The man-eaters of Tsavo, two lions that killed railroad workers in Kenya more than a century ago, have inspired legends, movies and a lot of research papers trying to explain what drove the big cats to prey on humans (a rare menu choice for Panthera leo). A study out today finds that, in one crucial way, the infamous killers were a lot like — surprise — zoo animals.
For years, the true story of the man-eaters of Tsavo has been embellished and exaggerated, most recently in the 1996 movie The Ghost and The Darkness.
Historically, what we know for sure is that over a nine-month period in 1898, two maneless male lions (maneless being the status quo for lions in the area) killed several workers constructing a new railroad in Kenya.
Their acquisition of Unhappy Meals came to an end when both were shot and killed by Lt. Col. John Henry Patterson, who years later sold their skulls and skins to Chicago’s Field Museum, where they are now on display.
The actual number of victims is disputed: According to official records, it was 28, but Patterson claimed it was 135. In 2009, isotopic analysis of the lions’ hair, which stores long-term dietary information, suggested that one lion ate about 24 people, the other 11 during their final nine months (for a total of 35 if math is not your thing), though manflesh represented only about 30 and 13 percent of their diets, respectively. If you don’t want to read the original paper on that, check out the Field’s story on the research.
But the biggest question about the Tsavo Two remains: Why? Lions don’t usually hunt humans — they will typically hide or flee in the face of human activity. What made the Tsavo Two so different?
Local lore and Hollywood, of course, decided it must be that the dastardly duo were evil, or supernatural, or some combination thereof.
Science started with a simpler premise: “Any predator is always hungry and looking for its next meal,” says Bruce Patterson, co-author of the new study and the Field’s curator of mammals.
A Lion’s Gotta Eat
Researchers have proposed a number of theories over the years that might explain what drove the animals to attack and eat railway workers. One of the most frequently cited suggests it was because their natural prey supply all but dried up — the result of a two-year drought plus an outbreak of the infectious disease rinderpest, which was particularly devastating for the local buffalo population.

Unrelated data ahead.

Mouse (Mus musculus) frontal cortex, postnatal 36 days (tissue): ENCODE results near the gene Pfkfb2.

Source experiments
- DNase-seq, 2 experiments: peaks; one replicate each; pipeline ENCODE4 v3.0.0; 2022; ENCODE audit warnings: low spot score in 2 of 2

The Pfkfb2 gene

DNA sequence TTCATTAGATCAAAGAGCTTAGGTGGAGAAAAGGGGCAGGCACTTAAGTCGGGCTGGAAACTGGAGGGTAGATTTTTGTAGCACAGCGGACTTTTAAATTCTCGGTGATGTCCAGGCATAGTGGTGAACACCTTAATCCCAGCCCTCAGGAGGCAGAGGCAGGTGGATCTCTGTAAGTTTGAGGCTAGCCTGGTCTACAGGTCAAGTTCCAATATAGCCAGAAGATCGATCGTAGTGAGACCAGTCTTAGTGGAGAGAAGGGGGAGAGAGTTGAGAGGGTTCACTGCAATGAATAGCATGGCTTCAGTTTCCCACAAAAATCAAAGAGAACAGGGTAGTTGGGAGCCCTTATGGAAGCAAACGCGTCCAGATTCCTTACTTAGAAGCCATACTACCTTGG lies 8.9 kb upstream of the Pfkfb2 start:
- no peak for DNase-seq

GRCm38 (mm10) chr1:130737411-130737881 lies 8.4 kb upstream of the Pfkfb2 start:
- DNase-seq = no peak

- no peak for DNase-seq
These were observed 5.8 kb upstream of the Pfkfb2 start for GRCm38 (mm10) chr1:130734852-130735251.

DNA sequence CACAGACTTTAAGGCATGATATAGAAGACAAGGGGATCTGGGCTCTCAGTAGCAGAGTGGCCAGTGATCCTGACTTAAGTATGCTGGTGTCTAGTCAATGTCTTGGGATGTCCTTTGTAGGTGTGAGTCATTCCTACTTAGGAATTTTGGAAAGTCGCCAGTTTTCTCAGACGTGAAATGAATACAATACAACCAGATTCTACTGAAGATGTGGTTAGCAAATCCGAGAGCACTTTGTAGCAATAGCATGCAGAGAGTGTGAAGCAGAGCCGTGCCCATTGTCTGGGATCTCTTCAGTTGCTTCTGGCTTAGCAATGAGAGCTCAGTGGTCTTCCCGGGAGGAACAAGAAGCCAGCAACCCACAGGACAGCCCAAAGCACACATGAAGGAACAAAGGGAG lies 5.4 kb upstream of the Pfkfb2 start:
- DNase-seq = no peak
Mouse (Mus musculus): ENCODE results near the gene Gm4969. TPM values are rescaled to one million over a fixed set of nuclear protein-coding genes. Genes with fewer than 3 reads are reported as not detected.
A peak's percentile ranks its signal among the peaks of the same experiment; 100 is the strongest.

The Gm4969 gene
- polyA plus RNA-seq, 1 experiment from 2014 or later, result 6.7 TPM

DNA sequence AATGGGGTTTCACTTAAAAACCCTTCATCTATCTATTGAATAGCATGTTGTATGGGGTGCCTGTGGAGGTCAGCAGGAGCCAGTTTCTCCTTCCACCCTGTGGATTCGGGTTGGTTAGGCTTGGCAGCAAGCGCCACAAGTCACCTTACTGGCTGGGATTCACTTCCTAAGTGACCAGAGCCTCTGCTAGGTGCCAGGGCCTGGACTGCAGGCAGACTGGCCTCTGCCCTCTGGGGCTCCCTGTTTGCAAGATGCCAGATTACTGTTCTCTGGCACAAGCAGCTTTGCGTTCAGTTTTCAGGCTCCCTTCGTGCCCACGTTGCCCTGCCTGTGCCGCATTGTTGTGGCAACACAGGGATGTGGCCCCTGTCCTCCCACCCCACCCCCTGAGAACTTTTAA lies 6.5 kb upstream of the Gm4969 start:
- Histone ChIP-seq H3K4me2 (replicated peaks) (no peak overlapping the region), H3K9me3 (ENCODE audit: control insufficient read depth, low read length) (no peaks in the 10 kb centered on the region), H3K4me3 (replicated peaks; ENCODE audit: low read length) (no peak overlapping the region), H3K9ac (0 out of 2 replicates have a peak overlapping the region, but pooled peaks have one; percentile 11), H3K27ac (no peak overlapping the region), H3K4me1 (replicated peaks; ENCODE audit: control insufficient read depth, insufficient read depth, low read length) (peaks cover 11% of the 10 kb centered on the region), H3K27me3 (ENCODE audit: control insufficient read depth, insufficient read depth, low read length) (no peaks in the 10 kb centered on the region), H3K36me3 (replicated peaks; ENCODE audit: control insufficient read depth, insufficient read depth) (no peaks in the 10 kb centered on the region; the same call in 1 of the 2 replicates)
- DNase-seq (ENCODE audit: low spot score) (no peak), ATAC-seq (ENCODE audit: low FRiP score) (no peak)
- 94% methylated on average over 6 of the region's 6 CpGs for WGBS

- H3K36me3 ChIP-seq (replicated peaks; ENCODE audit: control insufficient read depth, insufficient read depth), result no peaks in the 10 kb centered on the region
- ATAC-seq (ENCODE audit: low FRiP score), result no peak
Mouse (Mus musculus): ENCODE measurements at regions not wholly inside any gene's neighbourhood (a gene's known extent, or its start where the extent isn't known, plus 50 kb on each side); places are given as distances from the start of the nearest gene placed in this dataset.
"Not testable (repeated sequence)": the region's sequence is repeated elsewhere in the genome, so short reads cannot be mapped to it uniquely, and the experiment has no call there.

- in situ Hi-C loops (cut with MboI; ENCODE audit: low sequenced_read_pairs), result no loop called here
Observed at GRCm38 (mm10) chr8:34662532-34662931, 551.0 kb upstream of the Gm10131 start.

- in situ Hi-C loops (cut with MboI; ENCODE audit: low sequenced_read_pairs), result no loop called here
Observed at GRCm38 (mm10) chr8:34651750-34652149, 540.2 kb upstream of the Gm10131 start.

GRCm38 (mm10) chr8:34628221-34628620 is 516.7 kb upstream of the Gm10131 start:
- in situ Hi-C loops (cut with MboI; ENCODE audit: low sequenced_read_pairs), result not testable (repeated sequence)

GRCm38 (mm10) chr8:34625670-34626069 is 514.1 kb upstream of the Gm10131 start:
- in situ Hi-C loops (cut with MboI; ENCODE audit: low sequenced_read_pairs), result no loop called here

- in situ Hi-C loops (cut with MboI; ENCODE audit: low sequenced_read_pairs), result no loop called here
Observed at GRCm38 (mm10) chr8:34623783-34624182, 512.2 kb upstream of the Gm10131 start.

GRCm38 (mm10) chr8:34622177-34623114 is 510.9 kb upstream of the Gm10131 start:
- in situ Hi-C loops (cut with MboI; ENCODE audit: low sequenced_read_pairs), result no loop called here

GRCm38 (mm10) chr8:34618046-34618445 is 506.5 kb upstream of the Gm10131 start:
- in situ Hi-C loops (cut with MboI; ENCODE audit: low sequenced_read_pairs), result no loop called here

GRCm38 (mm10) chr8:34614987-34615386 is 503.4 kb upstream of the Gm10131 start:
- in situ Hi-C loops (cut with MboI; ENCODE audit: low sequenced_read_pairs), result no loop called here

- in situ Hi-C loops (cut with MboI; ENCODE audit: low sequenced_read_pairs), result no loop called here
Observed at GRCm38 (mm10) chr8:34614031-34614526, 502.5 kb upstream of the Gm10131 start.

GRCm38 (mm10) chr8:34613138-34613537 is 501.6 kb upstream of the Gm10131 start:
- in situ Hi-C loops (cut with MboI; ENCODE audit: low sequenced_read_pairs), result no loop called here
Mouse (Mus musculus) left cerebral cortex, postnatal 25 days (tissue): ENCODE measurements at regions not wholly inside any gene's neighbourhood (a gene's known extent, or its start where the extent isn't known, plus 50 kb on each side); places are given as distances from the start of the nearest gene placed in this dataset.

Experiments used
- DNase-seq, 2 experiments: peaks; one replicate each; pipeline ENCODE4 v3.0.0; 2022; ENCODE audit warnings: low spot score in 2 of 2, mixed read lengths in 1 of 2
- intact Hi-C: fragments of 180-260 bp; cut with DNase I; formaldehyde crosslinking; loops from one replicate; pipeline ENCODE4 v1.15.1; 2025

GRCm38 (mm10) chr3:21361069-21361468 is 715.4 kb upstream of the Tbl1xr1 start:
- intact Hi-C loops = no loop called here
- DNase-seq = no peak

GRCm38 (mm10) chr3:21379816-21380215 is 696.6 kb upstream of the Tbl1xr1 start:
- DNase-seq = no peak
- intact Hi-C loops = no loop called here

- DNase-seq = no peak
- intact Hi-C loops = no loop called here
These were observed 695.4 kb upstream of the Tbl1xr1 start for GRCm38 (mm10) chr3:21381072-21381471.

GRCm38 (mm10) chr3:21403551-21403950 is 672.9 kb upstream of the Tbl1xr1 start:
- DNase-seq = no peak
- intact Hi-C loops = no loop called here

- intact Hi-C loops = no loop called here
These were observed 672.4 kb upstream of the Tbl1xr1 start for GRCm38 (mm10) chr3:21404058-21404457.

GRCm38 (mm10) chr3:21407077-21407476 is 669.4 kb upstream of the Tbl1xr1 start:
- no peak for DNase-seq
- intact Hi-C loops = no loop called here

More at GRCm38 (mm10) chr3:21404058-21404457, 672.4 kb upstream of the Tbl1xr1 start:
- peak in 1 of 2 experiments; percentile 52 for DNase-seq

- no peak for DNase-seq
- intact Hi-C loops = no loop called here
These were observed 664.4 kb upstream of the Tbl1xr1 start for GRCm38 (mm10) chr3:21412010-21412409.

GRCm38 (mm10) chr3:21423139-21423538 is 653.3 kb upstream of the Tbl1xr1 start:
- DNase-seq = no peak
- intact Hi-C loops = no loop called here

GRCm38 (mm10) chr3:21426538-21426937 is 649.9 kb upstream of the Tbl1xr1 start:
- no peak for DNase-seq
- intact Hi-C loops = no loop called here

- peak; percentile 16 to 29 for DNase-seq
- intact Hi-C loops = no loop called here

Another theory proposed that lions in the area might have developed a particular taste for humans long before the railroad project arrived. The tracks followed an old slave trade route that had been used for centuries, and sick or dead slaves simply left behind would have provided easy pickings for the big cats.
Take one look at the skull of the Tsavo lion that was particularly fond of manwiches and you can see another explanation for what might have been at the root of the rampage.
The animal’s lower right canine was broken, with evidence of a painful root-tip abscess. It would have made delivering the kill bite to typical prey impossible — the main reason, say some researchers, the lion started going after thin-skinned and relatively helpless puny humans.
An earlier, broader study of lion chompers found that about 40 percent of the animals examined had dental damage, including broken teeth and exposed pulp. Such wear and tear is normal for the big cats as they age, but rarely gets as bad as what we see in one of the Tsavo lions.
Despite the severity of the lion’s damaged tooth, not everyone was signing on to the theory that it led to hunting humans. After all, in Patterson’s accounts of the marauding mammals, he mentioned the animals crunching the bones of their victims within earshot of the camp.
Bone-crunching behavior in lions smacks of desperation — the sort you might find in an animal in dire need of food due to a lack of its natural prey.
Enter today’s study, published in Scientific Reports. For the first time, researchers created molds of the Tsavo lions’ teeth using a technique that allowed them to make casts with such high resolution that they could study microscopic wear.
What they found is a shocker: when it comes to microwear, the Tsavo Two’s teeth were remarkably similar to that of lions living in zoos. These lions are typically fed a softer diet, no bone-crunching required.
The researchers compared the Tsavo lions’ dental microwear with previous results from other lions (which are typically generalist carnivores, eating fresh meat when they can and scavenging when they have to), as well as cheetahs (meat only, thanks) and hyenas (they’ll eat the whole dang animal, bones and all) and found no indications that the infamous man-eaters were desperate enough to scavenge.
The microwear pattern suggests then that it wasn’t desperation that drove the Tsavo lions to nosh on humans, but perhaps convenience. The railroad workers, most of whom came from lion-free South Asia and were unfamiliar with local ways to avoid being eaten, were simply easier for a dentally-challenged lion to catch and kill than faster, tougher-skinned buffalo, antelope and zebra.
As for why the second lion also ate humans, despite having only minor damage to its teeth, Patterson believes it was a social thing. Male siblings and cousins of the same age form coalitions (or perhaps bro-alitions) that stick together, making Man-Eater #2 “guilty by association.”
“Lions so rarely go after people,” says Patterson. He notes that there are about 20,000 lions in Africa and that, when their paths cross with humans, “99.99 percent of the time they choose to go the other way. When man-eating happens it’s really sort of a pathology.”
And that, not supernatural evil, is what makes the man-eaters of Tsavo so intriguing for scientists and the public alike. Says Patterson: “When one of these pathological events happens, it resets our whole appreciation of nature. We’re reminded we’re not on the top of the food chain.”